Ross From Friends – Family Portrait
- David Pollock
- 19 July 2018
Take a look at those soft-focus promo photos of Felix Clary Weatherall in his knitted jumpers against a backdrop of dated wallpaper, and consider his background in the bedroom-produced lo-fi movement alongside that other great '90s television throwback DJ Seinfeld, and you might be forgiven for thinking he's taking the mickey just a bit. Yet this debut album on Flying Lotus' Brainfeeder is, as the title suggests, a deeply personal work, and one which pays affectionate tribute to his own family history.
Raised in Colchester, Essex, Weatherall is the son of parents who met touring Europe in an old bus with mutual friends during the 1980s, while his dad (not the producer Andrew Weatherall, before you ask) played Hi-NRG and nascent techno music at squat parties on a soundsystem which he'd designed himself. This lo-fi rave sound feeds into Weatherall's own productions, yet the sense of nostalgia which clearly went into making it has been overtaken on record by a textured, minimal sense of contemporary electronic composition.
The title track itself bears the tinny, tripping drum machine beat of an old ambient track by The Orb, for example, but the execution is more in line with the sparse, dubby production of Jamie xx. 'Pale Blue Dot', whose charming video features Weatherall's mother's old footage of the European journey, marries the most basic, artificial beat it's possible to imagine with a sparkling, insistent keyboard line, while the jokily-named 'Don't Wake Dad' is summertime R&B reimagined through the most rudimentary of programming.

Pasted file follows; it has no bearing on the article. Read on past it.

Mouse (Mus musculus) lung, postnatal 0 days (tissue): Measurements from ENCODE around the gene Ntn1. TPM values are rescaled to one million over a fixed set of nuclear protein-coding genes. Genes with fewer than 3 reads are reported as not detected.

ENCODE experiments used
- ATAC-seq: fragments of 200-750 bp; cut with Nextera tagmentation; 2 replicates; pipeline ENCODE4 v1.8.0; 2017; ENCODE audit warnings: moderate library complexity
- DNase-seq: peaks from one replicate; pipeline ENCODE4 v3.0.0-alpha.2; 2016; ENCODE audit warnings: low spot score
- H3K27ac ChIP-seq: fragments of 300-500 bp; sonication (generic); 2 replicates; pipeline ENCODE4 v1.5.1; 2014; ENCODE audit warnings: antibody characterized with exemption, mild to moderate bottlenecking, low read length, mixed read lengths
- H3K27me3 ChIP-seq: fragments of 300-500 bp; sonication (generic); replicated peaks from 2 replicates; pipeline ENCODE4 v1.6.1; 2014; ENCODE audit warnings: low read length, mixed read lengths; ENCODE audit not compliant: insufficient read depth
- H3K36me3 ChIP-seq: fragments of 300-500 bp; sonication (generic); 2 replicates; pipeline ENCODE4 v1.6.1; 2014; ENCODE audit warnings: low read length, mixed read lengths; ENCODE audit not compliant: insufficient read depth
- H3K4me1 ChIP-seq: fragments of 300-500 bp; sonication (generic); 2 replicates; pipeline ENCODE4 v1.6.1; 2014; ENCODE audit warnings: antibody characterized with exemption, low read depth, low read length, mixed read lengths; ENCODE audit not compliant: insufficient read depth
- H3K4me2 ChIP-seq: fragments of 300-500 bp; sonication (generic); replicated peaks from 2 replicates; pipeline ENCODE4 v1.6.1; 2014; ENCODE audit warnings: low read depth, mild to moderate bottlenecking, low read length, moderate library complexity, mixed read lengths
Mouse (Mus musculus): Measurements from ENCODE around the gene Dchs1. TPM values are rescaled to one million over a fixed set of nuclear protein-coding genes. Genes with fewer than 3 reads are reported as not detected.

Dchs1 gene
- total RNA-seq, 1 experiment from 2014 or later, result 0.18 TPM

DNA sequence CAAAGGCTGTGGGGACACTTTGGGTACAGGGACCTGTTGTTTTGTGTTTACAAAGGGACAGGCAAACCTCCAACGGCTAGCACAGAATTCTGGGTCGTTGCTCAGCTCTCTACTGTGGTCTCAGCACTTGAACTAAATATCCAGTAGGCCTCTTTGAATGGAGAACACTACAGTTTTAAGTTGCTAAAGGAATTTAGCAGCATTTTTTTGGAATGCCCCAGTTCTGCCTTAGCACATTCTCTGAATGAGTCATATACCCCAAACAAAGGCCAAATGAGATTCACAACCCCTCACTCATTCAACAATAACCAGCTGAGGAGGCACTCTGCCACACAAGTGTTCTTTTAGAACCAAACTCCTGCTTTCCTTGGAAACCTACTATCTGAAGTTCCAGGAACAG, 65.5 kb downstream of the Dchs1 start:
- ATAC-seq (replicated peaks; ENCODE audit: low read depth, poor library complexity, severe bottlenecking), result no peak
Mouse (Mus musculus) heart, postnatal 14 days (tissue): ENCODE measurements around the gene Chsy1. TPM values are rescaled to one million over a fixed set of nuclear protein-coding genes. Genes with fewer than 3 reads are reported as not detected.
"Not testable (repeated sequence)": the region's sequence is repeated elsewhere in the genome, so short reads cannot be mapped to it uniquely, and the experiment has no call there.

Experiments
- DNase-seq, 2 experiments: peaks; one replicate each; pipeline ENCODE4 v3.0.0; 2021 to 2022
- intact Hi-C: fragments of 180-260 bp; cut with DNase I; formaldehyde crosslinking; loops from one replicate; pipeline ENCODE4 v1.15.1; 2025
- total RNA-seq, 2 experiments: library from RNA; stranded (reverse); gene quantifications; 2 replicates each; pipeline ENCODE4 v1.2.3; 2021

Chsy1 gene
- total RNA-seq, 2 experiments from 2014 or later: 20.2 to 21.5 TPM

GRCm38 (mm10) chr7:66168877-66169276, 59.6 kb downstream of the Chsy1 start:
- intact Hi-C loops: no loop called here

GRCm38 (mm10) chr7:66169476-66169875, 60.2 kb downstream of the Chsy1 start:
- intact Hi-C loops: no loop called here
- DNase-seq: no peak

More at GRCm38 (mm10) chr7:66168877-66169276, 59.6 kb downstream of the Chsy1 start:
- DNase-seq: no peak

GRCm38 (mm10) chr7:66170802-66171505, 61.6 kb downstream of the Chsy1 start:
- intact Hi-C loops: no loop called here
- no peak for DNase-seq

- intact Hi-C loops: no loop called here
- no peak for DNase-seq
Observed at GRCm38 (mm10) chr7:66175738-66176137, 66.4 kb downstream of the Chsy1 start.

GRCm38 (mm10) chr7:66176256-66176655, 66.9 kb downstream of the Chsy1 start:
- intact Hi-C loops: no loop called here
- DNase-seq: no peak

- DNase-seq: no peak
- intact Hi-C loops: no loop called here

If words like 'simple' and 'sparse' keep coming up in reference to Weatherall's music, however, that kind of takes away what he does that's so special, which is employing a dense and thoughtful sense of compositional instinct. This gives his tracks hooks as lovely as the skipping whistle which runs through the driving 'Project Cybersyn', and a sense of drama like the bastardised bedroom Balearic techno of 'R_A_T_S'. That he can make sounds so inorganic breathe with a sense of summertime warmth and nostalgia is evidence of no mean talent.
Out Fri 27 Jul on Brainfeeder. Ross From Friends plays Liquid Room, Edinburgh, Sat 15 Sep.